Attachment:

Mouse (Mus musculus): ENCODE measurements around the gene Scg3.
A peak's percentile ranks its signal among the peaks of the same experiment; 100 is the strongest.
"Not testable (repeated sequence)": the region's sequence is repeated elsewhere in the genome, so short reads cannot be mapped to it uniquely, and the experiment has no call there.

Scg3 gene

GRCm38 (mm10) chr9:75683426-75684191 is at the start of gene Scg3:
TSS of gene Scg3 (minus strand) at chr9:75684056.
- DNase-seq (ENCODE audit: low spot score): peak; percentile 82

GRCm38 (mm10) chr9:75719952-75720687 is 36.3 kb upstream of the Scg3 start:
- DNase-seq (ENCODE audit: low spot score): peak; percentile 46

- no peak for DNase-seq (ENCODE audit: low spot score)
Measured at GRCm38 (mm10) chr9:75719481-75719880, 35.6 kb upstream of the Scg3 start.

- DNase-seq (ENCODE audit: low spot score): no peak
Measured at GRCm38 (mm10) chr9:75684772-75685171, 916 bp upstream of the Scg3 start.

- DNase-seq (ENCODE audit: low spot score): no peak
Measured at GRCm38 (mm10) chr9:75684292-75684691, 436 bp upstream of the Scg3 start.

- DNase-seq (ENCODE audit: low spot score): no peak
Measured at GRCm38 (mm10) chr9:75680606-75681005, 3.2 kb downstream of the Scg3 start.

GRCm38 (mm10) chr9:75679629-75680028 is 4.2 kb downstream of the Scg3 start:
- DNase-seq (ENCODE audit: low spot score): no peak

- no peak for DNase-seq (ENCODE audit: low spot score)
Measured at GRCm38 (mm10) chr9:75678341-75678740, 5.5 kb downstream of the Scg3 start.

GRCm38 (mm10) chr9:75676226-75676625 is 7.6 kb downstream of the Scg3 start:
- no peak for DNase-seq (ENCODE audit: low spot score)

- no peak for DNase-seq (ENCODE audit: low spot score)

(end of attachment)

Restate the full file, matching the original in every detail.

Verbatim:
Mouse (Mus musculus): ENCODE measurements around the gene Scg3.
A peak's percentile ranks its signal among the peaks of the same experiment; 100 is the strongest.
"Not testable (repeated sequence)": the region's sequence is repeated elsewhere in the genome, so short reads cannot be mapped to it uniquely, and the experiment has no call there.

Scg3 gene

GRCm38 (mm10) chr9:75683426-75684191 is at the start of gene Scg3:
TSS of gene Scg3 (minus strand) at chr9:75684056.
- DNase-seq (ENCODE audit: low spot score): peak; percentile 82

GRCm38 (mm10) chr9:75719952-75720687 is 36.3 kb upstream of the Scg3 start:
- DNase-seq (ENCODE audit: low spot score): peak; percentile 46

- no peak for DNase-seq (ENCODE audit: low spot score)
Measured at GRCm38 (mm10) chr9:75719481-75719880, 35.6 kb upstream of the Scg3 start.

- DNase-seq (ENCODE audit: low spot score): no peak
Measured at GRCm38 (mm10) chr9:75684772-75685171, 916 bp upstream of the Scg3 start.

- DNase-seq (ENCODE audit: low spot score): no peak
Measured at GRCm38 (mm10) chr9:75684292-75684691, 436 bp upstream of the Scg3 start.

- DNase-seq (ENCODE audit: low spot score): no peak
Measured at GRCm38 (mm10) chr9:75680606-75681005, 3.2 kb downstream of the Scg3 start.

GRCm38 (mm10) chr9:75679629-75680028 is 4.2 kb downstream of the Scg3 start:
- DNase-seq (ENCODE audit: low spot score): no peak

- no peak for DNase-seq (ENCODE audit: low spot score)
Measured at GRCm38 (mm10) chr9:75678341-75678740, 5.5 kb downstream of the Scg3 start.

GRCm38 (mm10) chr9:75676226-75676625 is 7.6 kb downstream of the Scg3 start:
- no peak for DNase-seq (ENCODE audit: low spot score)

- no peak for DNase-seq (ENCODE audit: low spot score)